Jump to content

[EN] Piloto ignora pane em motor do 737 e continua o voo até Praga


Recommended Posts

Smartwings 737 captain 'hid' engine failure to continue flight to Prague
By David Kaminski-Morrow

25 July 2020

Czech investigators have revealed that a Boeing 737-800 captain misled air traffic control over a serious engine failure and ignored the first officer’s urging a diversion, in order to press on to Prague, the flight’s original destination.

Investigation authority UZPLN states that the captain’s poor decision-making – disregarding several crucial safety aspects, including the fuel situation – “endangered” the Smartwings flight from Greece’s Samos airport on 22 August last year.

About 20min after take-off, as the aircraft reached 36,000ft, its left-hand CFM International CFM56 engine began to lose power and flamed out.

The first officer, who was flying, knew the aircraft needed to reduce altitude quickly and sought assistance from the captain to advise air traffic control.

But rather than making a ‘pan pan’ urgency call, the captain delayed communicating and then merely informed controllers of a “technical problem”. The aircraft remained at 36,000ft – its airspeed declining to 226kt – for about 2min before it commenced a descent to 24,000ft.

As the 737 descended its airspeed increased to the 310kt needed to attempt a windmill restart of the engine, but this was unsuccessful. About 10min later a second restart attempt was performed using cross-bled compressed air.

While the crew reported the shutdown of the engine to its operations control, the captain did not advise any air traffic centre of the engine failure – leaving controllers unaware that the 737 was proceeding to Prague at 24,000ft on just one engine.

Instead of landing at the nearest airport the 737 proceeded to Prague on one engine

The jet passed through the airspace of Greece, North Macedonia, Serbia, Hungary and Austria before entering the Prague flight information region, at which point the crew transmitted a ‘pan pan’ urgency call, notifying controllers of the single-engined operation, and seeking a “short-cut” to land.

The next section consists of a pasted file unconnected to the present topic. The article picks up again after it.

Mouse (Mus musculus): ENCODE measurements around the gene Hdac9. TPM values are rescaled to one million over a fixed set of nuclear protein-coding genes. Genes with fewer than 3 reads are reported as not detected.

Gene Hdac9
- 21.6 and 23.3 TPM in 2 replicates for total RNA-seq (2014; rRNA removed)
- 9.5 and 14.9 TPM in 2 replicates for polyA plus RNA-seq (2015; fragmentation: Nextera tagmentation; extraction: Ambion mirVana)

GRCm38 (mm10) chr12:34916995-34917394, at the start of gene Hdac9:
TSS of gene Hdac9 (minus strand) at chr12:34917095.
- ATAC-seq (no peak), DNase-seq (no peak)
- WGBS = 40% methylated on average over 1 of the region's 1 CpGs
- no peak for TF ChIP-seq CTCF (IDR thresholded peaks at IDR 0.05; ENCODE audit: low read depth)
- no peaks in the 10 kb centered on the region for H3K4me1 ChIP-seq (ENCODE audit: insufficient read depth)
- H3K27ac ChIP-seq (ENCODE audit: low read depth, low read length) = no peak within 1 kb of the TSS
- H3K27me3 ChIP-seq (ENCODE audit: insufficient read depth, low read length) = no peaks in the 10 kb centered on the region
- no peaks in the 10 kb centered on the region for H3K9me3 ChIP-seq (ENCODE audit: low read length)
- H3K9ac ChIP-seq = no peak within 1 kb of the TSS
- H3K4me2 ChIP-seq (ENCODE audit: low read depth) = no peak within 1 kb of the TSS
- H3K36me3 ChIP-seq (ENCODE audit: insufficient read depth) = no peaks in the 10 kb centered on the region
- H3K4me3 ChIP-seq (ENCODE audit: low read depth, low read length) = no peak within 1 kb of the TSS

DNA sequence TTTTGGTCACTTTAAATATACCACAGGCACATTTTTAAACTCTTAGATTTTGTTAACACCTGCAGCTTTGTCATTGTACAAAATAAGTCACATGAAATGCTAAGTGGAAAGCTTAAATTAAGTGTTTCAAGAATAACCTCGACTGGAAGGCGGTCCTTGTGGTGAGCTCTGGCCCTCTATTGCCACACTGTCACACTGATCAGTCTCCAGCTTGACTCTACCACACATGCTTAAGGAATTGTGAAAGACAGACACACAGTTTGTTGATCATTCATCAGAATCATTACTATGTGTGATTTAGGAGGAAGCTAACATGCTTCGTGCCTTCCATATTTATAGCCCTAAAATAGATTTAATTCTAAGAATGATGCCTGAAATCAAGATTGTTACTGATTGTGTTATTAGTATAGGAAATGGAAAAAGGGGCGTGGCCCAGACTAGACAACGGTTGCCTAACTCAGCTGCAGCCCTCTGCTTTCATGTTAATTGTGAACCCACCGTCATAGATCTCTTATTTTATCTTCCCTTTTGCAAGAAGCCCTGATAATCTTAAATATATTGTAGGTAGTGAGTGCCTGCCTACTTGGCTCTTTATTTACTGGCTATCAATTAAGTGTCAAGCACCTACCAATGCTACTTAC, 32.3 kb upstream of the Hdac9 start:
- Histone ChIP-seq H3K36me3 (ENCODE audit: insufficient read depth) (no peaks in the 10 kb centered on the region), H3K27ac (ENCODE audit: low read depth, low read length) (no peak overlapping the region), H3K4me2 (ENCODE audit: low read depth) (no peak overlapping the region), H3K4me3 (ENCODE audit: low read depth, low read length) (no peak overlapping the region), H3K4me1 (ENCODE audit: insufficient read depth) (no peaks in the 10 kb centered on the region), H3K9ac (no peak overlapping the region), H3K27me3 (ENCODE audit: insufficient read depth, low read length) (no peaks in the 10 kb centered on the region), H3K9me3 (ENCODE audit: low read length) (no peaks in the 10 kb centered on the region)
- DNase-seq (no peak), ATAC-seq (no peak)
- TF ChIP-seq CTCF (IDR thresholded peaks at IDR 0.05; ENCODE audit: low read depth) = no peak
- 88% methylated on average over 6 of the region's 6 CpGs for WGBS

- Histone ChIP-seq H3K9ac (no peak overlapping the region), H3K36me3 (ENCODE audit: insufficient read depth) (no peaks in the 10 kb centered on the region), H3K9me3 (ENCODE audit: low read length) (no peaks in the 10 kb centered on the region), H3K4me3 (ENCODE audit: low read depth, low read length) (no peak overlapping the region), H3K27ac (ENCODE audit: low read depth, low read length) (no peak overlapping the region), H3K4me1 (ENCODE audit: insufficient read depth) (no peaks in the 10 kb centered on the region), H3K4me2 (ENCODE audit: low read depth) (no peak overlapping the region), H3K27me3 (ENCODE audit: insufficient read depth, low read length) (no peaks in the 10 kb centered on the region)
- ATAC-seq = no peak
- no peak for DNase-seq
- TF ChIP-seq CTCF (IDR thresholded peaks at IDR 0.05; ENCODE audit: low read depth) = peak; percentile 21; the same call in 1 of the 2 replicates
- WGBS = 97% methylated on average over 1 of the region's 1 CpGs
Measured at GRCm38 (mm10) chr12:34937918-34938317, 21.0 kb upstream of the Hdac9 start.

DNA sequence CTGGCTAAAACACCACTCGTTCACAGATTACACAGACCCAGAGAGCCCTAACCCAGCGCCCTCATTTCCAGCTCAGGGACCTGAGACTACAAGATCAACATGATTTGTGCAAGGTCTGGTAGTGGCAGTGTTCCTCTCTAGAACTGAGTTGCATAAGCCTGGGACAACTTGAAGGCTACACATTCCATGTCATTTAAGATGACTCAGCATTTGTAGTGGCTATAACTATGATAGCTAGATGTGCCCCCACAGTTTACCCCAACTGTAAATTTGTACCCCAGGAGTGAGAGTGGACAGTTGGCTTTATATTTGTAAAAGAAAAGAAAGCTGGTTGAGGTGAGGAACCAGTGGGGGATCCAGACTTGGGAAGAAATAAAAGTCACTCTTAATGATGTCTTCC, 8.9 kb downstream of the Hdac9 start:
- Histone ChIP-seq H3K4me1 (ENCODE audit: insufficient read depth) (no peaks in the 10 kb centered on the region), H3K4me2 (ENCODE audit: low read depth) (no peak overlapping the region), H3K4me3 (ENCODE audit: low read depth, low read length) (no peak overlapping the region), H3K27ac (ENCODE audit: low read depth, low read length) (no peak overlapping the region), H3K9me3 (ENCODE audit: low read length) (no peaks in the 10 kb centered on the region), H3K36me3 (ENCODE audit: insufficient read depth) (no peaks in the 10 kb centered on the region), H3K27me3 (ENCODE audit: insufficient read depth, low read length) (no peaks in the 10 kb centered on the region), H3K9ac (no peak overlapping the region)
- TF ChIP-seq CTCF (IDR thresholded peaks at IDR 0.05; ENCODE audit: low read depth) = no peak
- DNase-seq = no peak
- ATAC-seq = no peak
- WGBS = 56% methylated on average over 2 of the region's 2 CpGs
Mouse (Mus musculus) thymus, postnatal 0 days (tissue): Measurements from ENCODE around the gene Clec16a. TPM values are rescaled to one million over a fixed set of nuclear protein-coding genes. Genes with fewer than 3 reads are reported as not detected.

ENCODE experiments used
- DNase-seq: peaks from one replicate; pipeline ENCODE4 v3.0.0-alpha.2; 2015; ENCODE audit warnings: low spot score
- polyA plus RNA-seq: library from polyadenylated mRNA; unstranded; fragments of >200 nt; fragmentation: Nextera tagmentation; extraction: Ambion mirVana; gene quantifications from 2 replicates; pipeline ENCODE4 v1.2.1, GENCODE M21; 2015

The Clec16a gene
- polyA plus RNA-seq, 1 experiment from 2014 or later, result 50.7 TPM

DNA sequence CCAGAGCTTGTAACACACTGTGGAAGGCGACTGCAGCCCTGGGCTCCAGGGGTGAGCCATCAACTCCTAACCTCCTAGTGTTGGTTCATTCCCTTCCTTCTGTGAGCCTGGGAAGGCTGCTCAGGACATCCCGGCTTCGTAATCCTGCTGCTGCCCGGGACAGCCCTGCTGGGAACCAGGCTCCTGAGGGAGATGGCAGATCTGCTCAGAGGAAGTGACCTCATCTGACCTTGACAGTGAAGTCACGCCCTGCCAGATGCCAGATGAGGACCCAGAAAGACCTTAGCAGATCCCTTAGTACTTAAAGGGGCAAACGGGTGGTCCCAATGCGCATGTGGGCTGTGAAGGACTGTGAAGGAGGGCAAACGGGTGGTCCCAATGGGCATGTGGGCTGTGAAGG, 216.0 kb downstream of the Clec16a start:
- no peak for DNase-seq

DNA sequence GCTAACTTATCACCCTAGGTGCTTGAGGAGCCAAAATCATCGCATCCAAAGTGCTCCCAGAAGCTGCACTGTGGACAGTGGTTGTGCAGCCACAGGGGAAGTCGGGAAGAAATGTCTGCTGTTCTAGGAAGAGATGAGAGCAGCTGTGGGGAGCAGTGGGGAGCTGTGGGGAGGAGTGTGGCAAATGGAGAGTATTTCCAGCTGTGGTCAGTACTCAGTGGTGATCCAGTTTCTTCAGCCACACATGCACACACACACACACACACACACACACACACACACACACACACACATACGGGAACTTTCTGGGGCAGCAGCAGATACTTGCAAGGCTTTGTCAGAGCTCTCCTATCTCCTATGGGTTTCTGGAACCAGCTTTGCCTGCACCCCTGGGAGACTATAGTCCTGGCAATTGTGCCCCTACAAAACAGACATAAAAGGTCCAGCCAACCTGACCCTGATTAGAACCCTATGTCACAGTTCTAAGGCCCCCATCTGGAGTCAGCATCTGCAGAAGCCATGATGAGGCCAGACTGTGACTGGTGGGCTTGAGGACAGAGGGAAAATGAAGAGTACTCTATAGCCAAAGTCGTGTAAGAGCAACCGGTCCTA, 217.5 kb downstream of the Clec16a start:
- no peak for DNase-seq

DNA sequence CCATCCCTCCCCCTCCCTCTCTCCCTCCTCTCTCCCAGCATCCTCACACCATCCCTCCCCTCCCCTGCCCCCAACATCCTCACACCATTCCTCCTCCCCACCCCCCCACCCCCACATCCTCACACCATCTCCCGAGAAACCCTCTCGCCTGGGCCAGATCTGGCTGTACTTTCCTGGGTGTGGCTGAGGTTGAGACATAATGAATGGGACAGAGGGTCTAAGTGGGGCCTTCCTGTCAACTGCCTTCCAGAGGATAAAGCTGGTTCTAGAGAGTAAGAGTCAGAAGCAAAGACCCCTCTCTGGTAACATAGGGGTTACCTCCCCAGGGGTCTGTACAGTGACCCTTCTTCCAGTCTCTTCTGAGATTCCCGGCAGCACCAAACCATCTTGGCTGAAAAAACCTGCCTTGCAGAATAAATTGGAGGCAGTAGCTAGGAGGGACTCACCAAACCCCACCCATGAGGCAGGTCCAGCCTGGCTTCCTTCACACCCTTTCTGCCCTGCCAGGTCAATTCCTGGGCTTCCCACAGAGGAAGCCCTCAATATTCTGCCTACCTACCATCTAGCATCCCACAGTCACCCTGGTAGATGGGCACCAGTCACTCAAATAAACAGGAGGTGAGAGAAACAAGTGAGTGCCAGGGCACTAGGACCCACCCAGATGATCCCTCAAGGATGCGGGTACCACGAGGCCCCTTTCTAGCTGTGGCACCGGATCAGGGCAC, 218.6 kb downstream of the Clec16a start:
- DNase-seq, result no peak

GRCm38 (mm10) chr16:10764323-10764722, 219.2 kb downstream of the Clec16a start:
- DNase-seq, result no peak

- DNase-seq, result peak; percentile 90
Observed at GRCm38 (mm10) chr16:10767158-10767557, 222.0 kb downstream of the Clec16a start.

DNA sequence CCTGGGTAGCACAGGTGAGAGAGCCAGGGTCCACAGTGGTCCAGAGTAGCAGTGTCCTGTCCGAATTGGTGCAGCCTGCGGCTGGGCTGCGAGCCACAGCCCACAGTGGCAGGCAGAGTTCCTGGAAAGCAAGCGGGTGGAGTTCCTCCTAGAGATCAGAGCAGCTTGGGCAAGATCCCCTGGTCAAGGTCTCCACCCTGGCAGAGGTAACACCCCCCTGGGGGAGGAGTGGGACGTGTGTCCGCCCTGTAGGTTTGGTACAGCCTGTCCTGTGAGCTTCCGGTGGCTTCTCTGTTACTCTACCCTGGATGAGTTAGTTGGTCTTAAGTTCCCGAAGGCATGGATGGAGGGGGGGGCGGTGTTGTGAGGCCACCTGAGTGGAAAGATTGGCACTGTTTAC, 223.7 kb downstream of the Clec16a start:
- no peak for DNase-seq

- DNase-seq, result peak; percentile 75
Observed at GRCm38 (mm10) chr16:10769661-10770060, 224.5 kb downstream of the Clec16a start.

UZPLN found the crew had planned to avoid refuelling in Samos, by carrying sufficient fuel for the return trip to Prague.

The aircraft had 9,460kg of fuel on board after landing at Samos, and the on-board systems indicated that 9,217kg was required for the return.

But the engine failure and the lower altitude affected the fuel calculations. The inquiry says the captain “did not perform” the proper performance calculation to determine single-engine cruise altitude capability, which should have given a level of 22,000ft.

When the 737 landed at Prague it had 2,435kg of fuel on board, just 23kg above the reserve fuel figure. The inquiry states that, with such a small difference, the captain could not have been sure that the jet would not have been burning reserve fuel – the sum of the alternate and final reserve – by the time it reached Prague.

The investigation catalogues several hazardous decisions by the captain, stating that he “concealed” the engine failure to several air traffic centres and “ignored” rules to transmit a ‘pan pan’ urgency message which would have enabled controllers to resolve possible traffic conflicts in an area of airspace where reduced vertical separation minima applied.

UZPLN describes a toxic cockpit atmosphere. The highly-experienced captain, with over 8,000h on type, failed to follow cockpit resource management principles to solve the problem. He did not discuss safety issues of the situation with the first officer, who had nearly 2,500h on 737s, but instead used the steep authority gradient to push through his poor decisions.

The captain’s behaviour contrasts with that of the first officer who, according to the inquiry, believed the continuation to Prague was “illogical” and “repeatedly” tried to highlight the requirement to land at the nearest suitable airport, maintained situational awareness, and cross-checked procedures – despite the captain’s performing them “unusually fast”.

But he was flying the aircraft under an “enormous” power gradient, it adds, given that the captain held flight instructor and examiner qualifications, and had a senior position with the airline.

“[The first officer] did not contradict the [captain’s] decision to proceed to [Prague] over concerns that this would worsen the crew co-operation necessary to complete the flight,” the inquiry states.

UZPLN has tried to explain the captain’s extraordinary deviation from the safety regulations, given his experience and knowledge, stating that his actions during the flight were “difficult to understand”.

The inquiry could not prove that the airline’s management culture influenced the captain’s decision-making, nor that the captain was affected by economic considerations that arose from the engine failure.

“It is therefore not possible to rationally conclude why the [captain] had a [conflict] between complying with established obligations…and his personal decision to continue, with one non-functioning engine, to the destination,” it adds.

The captain defended his thinking to the inquiry, testifying that he believed his flight experience had been broad enough to assess all the risks associated with his decisions.

He added that Prague was effectively designated as an alternate, and that Budapest would serve as an alternate to Prague. The captain said that Thessaloniki and Belgrade were ruled out as diversions, and Vienna was discounted owing to traffic.

Cockpit-voice recordings were unavailable to the investigation, as the data was not downloaded.

Investigators also point out a number of other shortfalls during the flight, including a failure to comply with a safety bulletin regarding engine settings before departing Samos.

None of the 170 passengers and six crew members was injured during the event. The aircraft involved was OK-TVO.